So strongly does this seemingly hands-off, laissez-faire style characterize the ISTP that the price can be isolation. ISTPs think each person should be afforded his or her own space (whatever it may be) and should enjoy or use that space according to individual tastes and desires. This emphasis on individual rights is much more important than neatness, orderliness, or routine--and that makes living with an ISTP quite challenging and varied, to say the least. But it does mean that those around the ISTP enjoy a high level of personal freedom. Whatever they need to establish their individuality and define their space, be it tons of papers from a project, piles of material from a hobby, an automobile engine or two, or tubes of paint and stacks of canvas--the ISTP is more than willing to allow them, in return for reciprocal treatment.
When not involved in an enterprise or adventure of the kind that compels all their attention, ISTPs relax. They do not unwind by engaging in the kind of routine chores that other types may find both relaxing and worthwhile. As a result, life is one long relaxation to the ISTP, frequently interrupted by various exciting hands-on challenges to repair, understand, improve, or experience whatever comes along.
Judging parents have great difficulty understanding ISTP children. Their yearning for new adventure and their fascination with the mechanical and sensual often seperate them from other members of the family. By other types' standards, the ISTP child always seems to be heading for trouble--taking things apart to understand and learn about them, plunging in and trying things without first getting approval. They are often drawn to motorcycles (both to ride and to repair), which can cause concern within the family.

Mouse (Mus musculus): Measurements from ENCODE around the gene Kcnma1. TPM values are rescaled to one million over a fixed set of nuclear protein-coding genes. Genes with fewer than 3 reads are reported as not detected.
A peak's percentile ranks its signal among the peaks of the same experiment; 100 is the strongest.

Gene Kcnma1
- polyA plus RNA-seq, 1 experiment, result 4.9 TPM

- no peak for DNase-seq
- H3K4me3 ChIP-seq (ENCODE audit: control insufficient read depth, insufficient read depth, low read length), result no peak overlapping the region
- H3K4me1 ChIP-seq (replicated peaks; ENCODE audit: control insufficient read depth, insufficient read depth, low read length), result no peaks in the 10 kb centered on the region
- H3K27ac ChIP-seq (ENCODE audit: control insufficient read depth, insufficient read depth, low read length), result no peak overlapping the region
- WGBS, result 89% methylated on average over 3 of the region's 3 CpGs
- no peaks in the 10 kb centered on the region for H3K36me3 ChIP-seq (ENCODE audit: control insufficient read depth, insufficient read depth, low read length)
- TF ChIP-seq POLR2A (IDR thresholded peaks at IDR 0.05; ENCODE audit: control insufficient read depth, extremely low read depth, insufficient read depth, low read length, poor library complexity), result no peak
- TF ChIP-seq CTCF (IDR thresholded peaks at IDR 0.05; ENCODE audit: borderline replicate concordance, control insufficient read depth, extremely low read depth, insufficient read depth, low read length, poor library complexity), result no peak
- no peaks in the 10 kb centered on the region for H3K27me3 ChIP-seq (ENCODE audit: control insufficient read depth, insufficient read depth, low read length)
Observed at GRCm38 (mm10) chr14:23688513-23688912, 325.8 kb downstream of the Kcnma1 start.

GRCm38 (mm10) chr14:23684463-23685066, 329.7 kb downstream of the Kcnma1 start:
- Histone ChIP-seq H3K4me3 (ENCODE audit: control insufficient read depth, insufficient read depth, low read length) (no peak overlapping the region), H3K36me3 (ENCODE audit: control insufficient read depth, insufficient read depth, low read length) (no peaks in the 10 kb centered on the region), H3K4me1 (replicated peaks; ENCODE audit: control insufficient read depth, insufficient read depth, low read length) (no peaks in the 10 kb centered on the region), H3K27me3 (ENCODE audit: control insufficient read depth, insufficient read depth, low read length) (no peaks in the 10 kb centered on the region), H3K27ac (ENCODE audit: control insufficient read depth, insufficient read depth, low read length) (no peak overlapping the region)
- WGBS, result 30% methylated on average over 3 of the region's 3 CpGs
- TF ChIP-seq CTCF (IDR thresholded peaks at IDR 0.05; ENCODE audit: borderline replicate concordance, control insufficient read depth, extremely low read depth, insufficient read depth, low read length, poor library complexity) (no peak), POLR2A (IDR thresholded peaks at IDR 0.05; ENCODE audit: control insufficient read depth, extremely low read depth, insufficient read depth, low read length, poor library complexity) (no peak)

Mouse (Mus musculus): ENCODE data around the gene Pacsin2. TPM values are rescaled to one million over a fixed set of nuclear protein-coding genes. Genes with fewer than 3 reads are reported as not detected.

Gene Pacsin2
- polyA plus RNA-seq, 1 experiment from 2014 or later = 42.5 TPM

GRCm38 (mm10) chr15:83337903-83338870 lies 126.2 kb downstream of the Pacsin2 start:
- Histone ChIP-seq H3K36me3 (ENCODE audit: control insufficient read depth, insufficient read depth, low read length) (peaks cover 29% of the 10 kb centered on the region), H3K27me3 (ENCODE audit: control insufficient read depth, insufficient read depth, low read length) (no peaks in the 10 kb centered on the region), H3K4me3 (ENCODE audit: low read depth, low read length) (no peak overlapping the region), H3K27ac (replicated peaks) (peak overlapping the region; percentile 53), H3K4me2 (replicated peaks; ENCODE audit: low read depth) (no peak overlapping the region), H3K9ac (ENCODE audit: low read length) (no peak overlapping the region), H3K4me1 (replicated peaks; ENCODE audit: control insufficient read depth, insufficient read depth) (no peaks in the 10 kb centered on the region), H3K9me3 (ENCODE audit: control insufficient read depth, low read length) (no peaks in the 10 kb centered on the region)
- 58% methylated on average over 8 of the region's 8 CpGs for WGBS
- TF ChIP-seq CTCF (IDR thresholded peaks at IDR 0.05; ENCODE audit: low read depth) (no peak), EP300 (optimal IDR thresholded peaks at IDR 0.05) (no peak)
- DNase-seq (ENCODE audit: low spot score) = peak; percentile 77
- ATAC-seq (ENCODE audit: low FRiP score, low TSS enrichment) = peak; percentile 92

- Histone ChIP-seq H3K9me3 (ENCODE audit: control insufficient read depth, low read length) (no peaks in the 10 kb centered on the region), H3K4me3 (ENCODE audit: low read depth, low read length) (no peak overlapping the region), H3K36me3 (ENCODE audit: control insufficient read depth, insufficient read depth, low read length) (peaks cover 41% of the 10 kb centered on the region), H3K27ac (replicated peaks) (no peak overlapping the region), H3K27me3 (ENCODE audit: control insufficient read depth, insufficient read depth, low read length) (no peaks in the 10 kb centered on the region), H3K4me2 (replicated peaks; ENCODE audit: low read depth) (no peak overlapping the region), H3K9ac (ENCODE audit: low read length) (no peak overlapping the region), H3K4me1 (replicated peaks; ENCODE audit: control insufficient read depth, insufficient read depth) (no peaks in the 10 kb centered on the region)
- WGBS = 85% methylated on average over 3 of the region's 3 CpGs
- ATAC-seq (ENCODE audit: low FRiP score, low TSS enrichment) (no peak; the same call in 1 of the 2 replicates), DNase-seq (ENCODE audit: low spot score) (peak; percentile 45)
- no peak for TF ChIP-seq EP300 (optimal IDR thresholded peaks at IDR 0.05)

Learning is most enjoyable for the ISTP child when it is relevant and experiential. The ISTP believes that the only way to learn is by doing. The more abstract and removed from the immediate concerns of everyday life the learning becomes, the more restless and uninterested the ISTP student becomes. Hands-on projects, experiments, and other practically oriented experiences keep the ISTP involved and the course work palatable.
Family events are a mixed bag for the ISTP. The ISTP child and adult both may eagerly anticipate a special family event--Christmas, birthday, a reunion--although the activity of preparing for the event (baking a special cake or making and wrapping gifts) often holds more interest than the social demands and pressures of the event itself. Other types may see that behavior as uncaring or unsupportive or actively antisocial. This simply isn't true; it's just that the ISTP has little need for the social activities. When the event is over, the ISTP may encourage a few close friends to linger, and it is there that he or she experiences the "real" party: a good time with a few carefully chosen people.
Work that is routine (such as administration) or too open-ended (such as research) is of little interest to the ISTP. This kind of work is an energy drain. The new, the unexplored, and the unexpected, however, are energizing and really not considered by the ISTP to be "work" at all.